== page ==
Fortunately for Feyenoord, it wasn't just financially that they had started making right moves.  Their bitter experience had taught them that success couldn't be bought and, even if they wanted, they couldn’t do that anymore.  Either they got players who could come for very little or else they looked within. 

The latter proved to be the more attractive option thanks also to the fortuitous appointment of Wim Jansen.  As a player he had been legend at the club, playing more than 400 games in a career that spanned from 1965 to 1980 in what was the most successful era for the club.  After he brought his playing career to an end (somewhat controversially, at keen rivals Ajax), Jansen became a manager of some success, leading Feyenoord themselves to a league and cup double in 1993 as well as helping Celtic break Ranger’s dominance over the Scottish league when he guided them to their first title in ten year.

In 2005, he returned to Feyenoord as a technical advisor but whilst most of the club was focused on immediate success, Jansen had an eye on the future.  It was something he strongly believed in and remains involved in up to this day.  “Wim Jansen is the silent force behind the youth system,” former Feyenoord defender John De Wolf said recently.  “He advises coaches and teaches training courses.”

Back in his early days at the club, in 2006, he made what would turn out to be his most notable contribution when he brought in Stanley Brard, a former Feyenoord player – as well as Jansen’s son-in-law – to help restructure the club’s youth system.

It wasn’t a minor challenge.  Feyenoord had produced good players in the past but they
weren’t anywhere close to matching Ajax’s continuous stream of home grown talent, whose history gave them the edge when identifying and recruiting talent.   Nor was Brard helped by the club’s fluctuating financial position which changed in a very short space of time from looking largely for readymade stars to one where huge financial problems resulted in cuts everywhere..

Yet he had a vision that he wanted to impose; one that perhaps was best captured in the saying “geen woorden, maar daden” (actions speak louder than words) that eventually became the club’s mantra.  So much that when he left in 2013 to try and do a similar job with Azerbadjian side FC Gabala little changed with the exception of  DamiĆ«n Hertog taking over as head of the academy at Varkenoord, as Feyenoord’s academy is widely known.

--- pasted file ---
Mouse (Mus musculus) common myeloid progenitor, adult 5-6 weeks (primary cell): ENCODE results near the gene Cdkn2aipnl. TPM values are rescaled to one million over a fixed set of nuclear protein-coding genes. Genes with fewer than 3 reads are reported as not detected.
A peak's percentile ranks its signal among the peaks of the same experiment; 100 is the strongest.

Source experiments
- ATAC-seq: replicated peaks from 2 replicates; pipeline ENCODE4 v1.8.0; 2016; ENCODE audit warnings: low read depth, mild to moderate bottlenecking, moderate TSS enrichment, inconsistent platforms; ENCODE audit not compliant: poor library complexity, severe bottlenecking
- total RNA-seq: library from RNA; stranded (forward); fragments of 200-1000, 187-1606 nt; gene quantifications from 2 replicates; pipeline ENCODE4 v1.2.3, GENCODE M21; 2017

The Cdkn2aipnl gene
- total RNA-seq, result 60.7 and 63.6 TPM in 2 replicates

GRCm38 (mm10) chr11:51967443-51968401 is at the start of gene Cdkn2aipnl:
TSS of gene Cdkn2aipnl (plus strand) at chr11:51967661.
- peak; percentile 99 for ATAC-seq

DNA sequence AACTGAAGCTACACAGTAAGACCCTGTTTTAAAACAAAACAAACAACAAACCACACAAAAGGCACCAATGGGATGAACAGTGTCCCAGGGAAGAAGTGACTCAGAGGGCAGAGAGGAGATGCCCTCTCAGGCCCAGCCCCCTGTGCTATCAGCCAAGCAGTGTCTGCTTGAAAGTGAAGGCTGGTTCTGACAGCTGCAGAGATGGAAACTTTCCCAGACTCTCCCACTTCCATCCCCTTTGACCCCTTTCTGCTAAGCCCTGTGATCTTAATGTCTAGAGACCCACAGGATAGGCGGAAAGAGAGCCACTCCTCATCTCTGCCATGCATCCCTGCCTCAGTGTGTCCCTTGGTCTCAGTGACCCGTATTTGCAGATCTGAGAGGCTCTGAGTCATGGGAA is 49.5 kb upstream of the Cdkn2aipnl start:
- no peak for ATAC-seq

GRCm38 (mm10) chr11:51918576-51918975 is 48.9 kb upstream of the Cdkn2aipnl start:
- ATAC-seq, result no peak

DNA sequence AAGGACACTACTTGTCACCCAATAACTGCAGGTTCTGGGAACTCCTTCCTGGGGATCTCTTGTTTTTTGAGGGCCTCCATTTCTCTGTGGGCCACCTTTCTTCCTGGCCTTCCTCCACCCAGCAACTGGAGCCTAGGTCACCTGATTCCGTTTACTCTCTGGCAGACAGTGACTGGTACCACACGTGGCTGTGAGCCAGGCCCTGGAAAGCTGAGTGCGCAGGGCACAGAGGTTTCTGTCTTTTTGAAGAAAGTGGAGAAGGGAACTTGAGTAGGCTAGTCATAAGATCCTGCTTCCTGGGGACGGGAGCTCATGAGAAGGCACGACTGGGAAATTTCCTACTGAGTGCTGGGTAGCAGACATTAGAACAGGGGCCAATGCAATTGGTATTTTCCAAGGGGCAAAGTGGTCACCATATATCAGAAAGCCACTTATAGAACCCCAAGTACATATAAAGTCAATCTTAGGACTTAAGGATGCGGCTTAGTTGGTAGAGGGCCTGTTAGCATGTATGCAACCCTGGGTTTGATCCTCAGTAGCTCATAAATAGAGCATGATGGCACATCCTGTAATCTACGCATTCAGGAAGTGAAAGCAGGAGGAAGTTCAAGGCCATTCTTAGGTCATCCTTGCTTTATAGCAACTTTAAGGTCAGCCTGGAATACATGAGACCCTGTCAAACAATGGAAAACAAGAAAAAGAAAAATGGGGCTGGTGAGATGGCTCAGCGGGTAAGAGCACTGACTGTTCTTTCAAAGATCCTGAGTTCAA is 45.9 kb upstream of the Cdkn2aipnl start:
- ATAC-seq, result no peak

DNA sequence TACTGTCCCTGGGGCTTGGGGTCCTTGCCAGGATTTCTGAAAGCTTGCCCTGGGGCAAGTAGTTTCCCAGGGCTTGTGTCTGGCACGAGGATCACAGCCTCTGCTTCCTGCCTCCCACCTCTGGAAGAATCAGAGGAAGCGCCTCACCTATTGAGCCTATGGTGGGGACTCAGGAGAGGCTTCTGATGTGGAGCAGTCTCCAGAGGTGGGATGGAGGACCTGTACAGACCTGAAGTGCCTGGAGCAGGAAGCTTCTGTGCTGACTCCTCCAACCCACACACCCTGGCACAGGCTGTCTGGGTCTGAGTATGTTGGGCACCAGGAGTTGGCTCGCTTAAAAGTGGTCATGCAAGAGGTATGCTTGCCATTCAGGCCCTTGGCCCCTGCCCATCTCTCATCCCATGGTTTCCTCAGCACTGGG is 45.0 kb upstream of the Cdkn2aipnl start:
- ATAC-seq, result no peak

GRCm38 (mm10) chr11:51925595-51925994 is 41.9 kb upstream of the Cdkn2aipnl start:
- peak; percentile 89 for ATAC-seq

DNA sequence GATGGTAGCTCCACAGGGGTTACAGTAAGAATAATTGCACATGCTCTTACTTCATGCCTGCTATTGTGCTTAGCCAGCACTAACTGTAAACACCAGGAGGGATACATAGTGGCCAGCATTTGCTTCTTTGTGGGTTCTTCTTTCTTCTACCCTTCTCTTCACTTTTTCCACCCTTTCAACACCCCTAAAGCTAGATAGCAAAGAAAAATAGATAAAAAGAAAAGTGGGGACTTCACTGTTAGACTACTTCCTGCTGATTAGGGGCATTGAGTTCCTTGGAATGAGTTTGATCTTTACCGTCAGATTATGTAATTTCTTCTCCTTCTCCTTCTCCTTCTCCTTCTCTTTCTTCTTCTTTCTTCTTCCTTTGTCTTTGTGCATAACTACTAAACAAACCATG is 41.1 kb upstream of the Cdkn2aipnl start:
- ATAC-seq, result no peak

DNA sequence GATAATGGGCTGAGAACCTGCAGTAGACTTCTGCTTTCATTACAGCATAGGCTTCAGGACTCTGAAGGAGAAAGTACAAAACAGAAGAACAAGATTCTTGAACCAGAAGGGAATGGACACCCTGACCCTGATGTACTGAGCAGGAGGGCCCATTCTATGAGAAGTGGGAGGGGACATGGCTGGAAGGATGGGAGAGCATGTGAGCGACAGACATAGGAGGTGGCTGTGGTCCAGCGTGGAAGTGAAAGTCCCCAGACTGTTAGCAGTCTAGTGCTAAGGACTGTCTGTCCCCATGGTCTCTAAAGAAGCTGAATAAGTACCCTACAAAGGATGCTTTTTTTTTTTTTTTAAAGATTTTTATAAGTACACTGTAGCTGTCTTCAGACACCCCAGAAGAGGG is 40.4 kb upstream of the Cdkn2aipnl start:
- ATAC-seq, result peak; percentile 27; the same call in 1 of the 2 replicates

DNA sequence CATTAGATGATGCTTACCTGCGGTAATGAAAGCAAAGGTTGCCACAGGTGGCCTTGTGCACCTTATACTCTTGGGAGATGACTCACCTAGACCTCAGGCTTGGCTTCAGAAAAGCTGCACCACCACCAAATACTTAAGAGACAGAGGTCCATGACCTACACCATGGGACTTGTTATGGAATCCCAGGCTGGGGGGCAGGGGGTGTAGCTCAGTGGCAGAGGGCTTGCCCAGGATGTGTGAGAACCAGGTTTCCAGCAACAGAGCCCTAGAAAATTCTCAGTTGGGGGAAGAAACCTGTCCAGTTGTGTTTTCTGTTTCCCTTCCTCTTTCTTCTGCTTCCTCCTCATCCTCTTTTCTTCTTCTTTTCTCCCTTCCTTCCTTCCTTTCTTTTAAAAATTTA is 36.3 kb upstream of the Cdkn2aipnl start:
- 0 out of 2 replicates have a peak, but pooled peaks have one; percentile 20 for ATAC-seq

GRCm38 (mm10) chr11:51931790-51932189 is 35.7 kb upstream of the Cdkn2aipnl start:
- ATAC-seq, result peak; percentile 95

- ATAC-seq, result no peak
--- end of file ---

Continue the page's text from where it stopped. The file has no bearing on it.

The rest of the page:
Deep down, Feyenoord’s system is fairly simple, as most success stories tend to be.  Players are scouted from all over the country, although there is a particular focus on the Rotterdam area which is where they exclusively look for players who are younger than 12.  

Significantly, Feyenoord have placed a lot of importance on building good relationships with the various youth and amateur clubs.  That they treat them with respect helps and indeed no player who interests them is approached before Feyenoord have informed his current club
of their intention to do so.

In the past they also looked abroad when searching for talent but with budgets reduced, this had to stop as it was simply too costly to find allocation and maintain these players.  Now, the focus is entirely on Dutch players.  

Nor do they look at players who are older than fifteen, with the belief being that once past that age it is difficult for them to join and learn to fit into Feyenoord’s way of playing.  

Indeed, whoever joins must also learn to live by Feyenoord's rules.  At Varkenoord the focus isn't exclusively on the player’s footballing ability but also on their overall development.  Everyone gets individual attention and parents are also kept informed.  Feyenoord ensure that there is help on hand for their educational needs, working with a local school - the Thorbecke Lyceum - so that lessons are fitted around training schedule.